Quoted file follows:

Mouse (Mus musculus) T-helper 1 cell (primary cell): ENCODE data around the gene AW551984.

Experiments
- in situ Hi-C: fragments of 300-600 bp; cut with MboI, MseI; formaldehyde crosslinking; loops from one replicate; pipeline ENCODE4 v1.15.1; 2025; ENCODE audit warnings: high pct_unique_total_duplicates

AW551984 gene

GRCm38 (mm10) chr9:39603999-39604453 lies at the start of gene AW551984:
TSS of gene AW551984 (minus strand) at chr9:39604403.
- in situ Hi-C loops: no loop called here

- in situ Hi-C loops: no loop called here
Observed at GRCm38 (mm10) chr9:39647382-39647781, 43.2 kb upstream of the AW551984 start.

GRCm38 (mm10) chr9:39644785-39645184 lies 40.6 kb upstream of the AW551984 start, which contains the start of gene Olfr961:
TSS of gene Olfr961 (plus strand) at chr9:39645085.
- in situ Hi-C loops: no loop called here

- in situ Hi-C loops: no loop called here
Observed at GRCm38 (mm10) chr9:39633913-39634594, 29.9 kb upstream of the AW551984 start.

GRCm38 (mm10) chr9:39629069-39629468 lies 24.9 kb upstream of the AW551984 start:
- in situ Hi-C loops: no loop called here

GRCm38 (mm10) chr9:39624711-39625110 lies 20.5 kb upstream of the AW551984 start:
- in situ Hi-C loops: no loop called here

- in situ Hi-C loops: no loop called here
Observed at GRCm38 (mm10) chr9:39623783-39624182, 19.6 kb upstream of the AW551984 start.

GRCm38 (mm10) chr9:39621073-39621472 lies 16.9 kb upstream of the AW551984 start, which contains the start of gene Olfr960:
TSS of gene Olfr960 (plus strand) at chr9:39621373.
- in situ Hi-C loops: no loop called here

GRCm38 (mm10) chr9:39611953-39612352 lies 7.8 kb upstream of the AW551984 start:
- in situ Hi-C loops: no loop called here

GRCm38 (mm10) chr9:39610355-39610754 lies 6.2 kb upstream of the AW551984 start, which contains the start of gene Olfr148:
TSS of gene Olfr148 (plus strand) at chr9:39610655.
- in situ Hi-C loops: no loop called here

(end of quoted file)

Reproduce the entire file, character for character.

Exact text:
Mouse (Mus musculus) T-helper 1 cell (primary cell): ENCODE data around the gene AW551984.

Experiments
- in situ Hi-C: fragments of 300-600 bp; cut with MboI, MseI; formaldehyde crosslinking; loops from one replicate; pipeline ENCODE4 v1.15.1; 2025; ENCODE audit warnings: high pct_unique_total_duplicates

AW551984 gene

GRCm38 (mm10) chr9:39603999-39604453 lies at the start of gene AW551984:
TSS of gene AW551984 (minus strand) at chr9:39604403.
- in situ Hi-C loops: no loop called here

- in situ Hi-C loops: no loop called here
Observed at GRCm38 (mm10) chr9:39647382-39647781, 43.2 kb upstream of the AW551984 start.

GRCm38 (mm10) chr9:39644785-39645184 lies 40.6 kb upstream of the AW551984 start, which contains the start of gene Olfr961:
TSS of gene Olfr961 (plus strand) at chr9:39645085.
- in situ Hi-C loops: no loop called here

- in situ Hi-C loops: no loop called here
Observed at GRCm38 (mm10) chr9:39633913-39634594, 29.9 kb upstream of the AW551984 start.

GRCm38 (mm10) chr9:39629069-39629468 lies 24.9 kb upstream of the AW551984 start:
- in situ Hi-C loops: no loop called here

GRCm38 (mm10) chr9:39624711-39625110 lies 20.5 kb upstream of the AW551984 start:
- in situ Hi-C loops: no loop called here

- in situ Hi-C loops: no loop called here
Observed at GRCm38 (mm10) chr9:39623783-39624182, 19.6 kb upstream of the AW551984 start.

GRCm38 (mm10) chr9:39621073-39621472 lies 16.9 kb upstream of the AW551984 start, which contains the start of gene Olfr960:
TSS of gene Olfr960 (plus strand) at chr9:39621373.
- in situ Hi-C loops: no loop called here

GRCm38 (mm10) chr9:39611953-39612352 lies 7.8 kb upstream of the AW551984 start:
- in situ Hi-C loops: no loop called here

GRCm38 (mm10) chr9:39610355-39610754 lies 6.2 kb upstream of the AW551984 start, which contains the start of gene Olfr148:
TSS of gene Olfr148 (plus strand) at chr9:39610655.
- in situ Hi-C loops: no loop called here